The rarity of pediatric glomerular disease makes it difficult to identify sufficient numbers of participants for clinical trials. This leaves limited data to guide improvements in care for these patients.
The authors developed and tested an electronic health record (EHR) algorithm to identify children with glomerular disease. We used EHR data from 231 patients with glomerular disorders at a single center to develop a computerized algorithm comprising diagnosis, kidney biopsy, and transplant procedure codes. The algorithm was tested using PEDSnet, a national network of eight children’s hospitals with data on >6.5 million children. Patients with three or more nephrologist encounters (=55,560) not meeting the computable phenotype definition of glomerular disease were defined as nonglomerular cases. A reviewer blinded to case status used a standardized form to review random samples of cases (=800) and nonglomerular cases (=798).
The final algorithm consisted of two or more diagnosis codes from a qualifying list or one diagnosis code and a pretransplant biopsy. Performance characteristics among the population with three or more nephrology encounters were sensitivity, 96% (95% CI, 94% to 97%); specificity, 93% (95% CI, 91% to 94%); positive predictive value (PPV), 89% (95% CI, 86% to 91%); negative predictive value, 97% (95% CI, 96% to 98%); and area under the receiver operating characteristics curve, 94% (95% CI, 93% to 95%). Requiring that the sum of nephrotic syndrome diagnosis codes exceed that of glomerulonephritis codes identified children with nephrotic syndrome or biopsy-based minimal change nephropathy, FSGS, or membranous nephropathy, with 94% sensitivity and 92% PPV. The algorithm identified 6657 children with glomerular disease across PEDSnet, ≥50% of whom were seen within 18 months.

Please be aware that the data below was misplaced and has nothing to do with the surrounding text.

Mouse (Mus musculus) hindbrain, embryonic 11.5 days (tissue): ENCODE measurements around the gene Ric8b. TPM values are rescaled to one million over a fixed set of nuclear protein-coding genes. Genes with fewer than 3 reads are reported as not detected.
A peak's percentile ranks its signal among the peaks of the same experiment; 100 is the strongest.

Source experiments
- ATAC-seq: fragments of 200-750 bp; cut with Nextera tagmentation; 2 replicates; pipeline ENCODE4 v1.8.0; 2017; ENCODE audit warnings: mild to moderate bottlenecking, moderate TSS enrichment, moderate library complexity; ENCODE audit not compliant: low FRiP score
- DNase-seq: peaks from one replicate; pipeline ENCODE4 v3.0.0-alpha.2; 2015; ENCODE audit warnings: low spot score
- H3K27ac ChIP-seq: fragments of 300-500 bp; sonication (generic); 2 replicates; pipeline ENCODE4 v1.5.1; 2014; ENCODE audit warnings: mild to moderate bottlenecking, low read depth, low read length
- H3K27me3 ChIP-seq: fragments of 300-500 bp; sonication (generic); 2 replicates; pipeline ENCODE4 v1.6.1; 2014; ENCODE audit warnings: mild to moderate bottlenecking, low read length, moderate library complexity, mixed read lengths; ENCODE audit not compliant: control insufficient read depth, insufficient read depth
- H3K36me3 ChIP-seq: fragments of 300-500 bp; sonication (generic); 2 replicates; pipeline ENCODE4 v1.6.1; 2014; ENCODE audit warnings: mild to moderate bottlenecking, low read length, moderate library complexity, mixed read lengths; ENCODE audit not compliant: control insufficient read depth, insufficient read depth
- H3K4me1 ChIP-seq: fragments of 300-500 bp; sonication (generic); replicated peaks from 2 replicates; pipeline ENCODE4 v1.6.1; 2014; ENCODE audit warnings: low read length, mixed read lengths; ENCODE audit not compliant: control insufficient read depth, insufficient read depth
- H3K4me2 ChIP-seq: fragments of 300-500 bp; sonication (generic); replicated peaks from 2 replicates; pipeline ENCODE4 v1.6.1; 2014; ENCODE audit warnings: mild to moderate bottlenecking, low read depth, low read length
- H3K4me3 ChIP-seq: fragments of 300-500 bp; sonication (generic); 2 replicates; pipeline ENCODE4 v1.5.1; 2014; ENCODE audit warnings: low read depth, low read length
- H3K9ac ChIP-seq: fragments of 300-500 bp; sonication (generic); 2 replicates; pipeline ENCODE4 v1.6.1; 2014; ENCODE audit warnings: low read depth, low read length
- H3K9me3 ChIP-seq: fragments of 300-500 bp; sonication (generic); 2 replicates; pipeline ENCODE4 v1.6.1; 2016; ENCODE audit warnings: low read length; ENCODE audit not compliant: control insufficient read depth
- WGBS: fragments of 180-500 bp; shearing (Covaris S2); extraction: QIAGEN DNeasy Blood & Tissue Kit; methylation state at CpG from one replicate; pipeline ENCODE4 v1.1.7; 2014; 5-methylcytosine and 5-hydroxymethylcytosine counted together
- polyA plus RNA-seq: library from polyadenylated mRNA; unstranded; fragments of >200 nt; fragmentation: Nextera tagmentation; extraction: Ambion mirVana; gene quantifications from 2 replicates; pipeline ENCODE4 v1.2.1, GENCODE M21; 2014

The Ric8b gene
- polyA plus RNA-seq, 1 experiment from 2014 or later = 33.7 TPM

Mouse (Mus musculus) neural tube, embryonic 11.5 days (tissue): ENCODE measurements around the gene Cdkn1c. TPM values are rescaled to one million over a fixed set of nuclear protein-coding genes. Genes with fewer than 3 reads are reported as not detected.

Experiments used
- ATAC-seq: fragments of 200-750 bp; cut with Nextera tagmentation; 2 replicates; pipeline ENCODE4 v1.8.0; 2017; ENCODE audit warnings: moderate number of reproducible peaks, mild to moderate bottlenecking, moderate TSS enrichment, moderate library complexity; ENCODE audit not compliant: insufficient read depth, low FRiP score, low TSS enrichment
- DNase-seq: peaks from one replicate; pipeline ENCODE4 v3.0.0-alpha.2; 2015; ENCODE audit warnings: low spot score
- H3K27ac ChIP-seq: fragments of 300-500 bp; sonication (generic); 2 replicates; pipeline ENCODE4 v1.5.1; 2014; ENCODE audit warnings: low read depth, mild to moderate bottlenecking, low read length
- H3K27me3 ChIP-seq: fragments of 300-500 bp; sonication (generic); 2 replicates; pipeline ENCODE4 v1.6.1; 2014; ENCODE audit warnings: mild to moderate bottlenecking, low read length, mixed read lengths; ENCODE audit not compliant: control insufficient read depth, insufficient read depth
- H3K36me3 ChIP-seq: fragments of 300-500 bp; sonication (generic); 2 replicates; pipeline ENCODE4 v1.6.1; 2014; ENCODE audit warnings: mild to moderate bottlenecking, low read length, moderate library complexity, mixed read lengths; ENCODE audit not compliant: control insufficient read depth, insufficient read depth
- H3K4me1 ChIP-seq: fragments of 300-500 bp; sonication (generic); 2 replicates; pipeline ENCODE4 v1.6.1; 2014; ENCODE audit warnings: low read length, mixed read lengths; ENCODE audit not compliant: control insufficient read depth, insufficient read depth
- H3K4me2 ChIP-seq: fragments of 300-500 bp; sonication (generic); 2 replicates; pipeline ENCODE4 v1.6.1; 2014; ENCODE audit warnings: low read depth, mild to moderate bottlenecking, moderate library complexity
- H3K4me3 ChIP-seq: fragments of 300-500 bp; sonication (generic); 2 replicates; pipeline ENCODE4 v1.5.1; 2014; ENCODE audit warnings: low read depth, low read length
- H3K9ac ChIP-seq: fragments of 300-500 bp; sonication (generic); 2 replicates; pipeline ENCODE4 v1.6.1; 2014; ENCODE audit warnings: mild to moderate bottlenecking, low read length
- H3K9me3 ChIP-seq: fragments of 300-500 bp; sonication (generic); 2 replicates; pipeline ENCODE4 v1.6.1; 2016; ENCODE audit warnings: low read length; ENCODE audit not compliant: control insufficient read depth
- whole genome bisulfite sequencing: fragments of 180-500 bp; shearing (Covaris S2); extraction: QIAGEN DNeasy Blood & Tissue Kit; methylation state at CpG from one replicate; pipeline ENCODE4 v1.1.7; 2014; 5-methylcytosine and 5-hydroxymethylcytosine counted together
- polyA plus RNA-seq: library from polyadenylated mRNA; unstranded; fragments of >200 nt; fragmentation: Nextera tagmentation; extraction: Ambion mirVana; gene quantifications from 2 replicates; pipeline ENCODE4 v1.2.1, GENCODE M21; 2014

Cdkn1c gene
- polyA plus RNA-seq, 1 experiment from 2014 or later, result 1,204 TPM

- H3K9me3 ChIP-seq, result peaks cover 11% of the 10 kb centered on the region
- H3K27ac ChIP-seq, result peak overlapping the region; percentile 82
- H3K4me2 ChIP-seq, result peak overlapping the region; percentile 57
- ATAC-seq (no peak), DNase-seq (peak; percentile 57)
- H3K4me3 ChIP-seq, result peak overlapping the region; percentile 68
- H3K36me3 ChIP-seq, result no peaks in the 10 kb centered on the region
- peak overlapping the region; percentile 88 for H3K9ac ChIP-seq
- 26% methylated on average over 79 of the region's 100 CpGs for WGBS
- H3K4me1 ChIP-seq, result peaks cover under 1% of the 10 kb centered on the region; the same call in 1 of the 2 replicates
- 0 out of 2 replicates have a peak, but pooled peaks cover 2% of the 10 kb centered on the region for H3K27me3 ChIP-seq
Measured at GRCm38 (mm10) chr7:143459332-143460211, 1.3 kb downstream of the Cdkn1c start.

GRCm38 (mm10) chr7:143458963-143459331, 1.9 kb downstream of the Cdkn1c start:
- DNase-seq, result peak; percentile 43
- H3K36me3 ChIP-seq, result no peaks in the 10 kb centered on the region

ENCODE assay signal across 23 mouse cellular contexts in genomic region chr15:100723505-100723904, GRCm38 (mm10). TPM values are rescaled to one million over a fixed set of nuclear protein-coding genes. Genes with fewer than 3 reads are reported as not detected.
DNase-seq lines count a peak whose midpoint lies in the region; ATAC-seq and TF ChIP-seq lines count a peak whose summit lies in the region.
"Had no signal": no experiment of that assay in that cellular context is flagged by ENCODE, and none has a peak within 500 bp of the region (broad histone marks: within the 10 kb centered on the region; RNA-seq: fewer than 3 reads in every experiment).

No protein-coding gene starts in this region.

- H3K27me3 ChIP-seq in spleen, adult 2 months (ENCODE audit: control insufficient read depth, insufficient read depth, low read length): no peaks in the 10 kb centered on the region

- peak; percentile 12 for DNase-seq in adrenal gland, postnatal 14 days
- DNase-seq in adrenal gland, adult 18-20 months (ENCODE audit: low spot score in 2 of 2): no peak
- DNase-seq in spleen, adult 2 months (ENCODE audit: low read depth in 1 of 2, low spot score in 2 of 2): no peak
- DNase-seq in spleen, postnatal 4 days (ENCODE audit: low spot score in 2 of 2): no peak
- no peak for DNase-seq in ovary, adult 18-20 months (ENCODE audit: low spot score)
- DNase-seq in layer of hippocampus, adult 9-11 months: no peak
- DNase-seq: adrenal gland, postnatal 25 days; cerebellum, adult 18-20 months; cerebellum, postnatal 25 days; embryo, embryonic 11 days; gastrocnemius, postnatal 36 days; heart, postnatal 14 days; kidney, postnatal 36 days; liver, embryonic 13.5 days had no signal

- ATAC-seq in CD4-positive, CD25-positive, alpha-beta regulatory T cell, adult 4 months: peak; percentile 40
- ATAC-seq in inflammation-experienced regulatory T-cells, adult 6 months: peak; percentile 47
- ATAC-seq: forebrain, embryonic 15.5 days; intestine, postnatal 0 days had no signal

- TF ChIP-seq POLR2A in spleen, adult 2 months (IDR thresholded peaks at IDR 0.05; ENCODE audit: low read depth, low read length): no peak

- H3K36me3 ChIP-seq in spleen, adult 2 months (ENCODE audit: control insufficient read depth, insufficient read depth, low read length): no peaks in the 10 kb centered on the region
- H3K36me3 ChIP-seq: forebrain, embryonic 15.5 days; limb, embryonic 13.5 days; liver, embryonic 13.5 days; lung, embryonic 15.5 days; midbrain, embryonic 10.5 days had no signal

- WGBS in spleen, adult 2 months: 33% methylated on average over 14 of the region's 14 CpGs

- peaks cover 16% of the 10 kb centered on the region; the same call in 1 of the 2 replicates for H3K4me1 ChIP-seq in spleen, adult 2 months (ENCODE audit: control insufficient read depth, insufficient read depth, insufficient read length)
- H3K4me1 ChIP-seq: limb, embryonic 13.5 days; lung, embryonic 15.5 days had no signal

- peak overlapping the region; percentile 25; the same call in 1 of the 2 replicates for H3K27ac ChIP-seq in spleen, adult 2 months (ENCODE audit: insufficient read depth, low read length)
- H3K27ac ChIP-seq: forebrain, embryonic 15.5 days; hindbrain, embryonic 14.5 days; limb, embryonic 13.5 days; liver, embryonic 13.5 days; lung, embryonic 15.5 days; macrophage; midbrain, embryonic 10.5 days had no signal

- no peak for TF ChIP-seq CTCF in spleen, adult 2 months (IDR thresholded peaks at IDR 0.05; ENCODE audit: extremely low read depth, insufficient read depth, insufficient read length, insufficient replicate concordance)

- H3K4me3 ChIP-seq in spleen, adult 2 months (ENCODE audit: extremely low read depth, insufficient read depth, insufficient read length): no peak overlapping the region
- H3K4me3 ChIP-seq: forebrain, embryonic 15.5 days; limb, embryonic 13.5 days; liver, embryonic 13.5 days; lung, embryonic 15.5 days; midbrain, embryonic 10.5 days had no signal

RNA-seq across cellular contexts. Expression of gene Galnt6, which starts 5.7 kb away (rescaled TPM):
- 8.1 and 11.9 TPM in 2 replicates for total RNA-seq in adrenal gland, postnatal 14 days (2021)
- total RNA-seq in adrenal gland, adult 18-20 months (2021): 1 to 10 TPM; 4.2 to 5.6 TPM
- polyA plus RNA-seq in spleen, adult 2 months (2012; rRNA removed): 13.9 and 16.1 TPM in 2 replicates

The authors developed an EHR-based algorithm and demonstrated that it had excellent classification accuracy across PEDSnet. This tool may enable faster identification of cohorts of pediatric patients with glomerular disease for observational or prospective studies.

Copyright © 2019 by the American Society of Nephrology.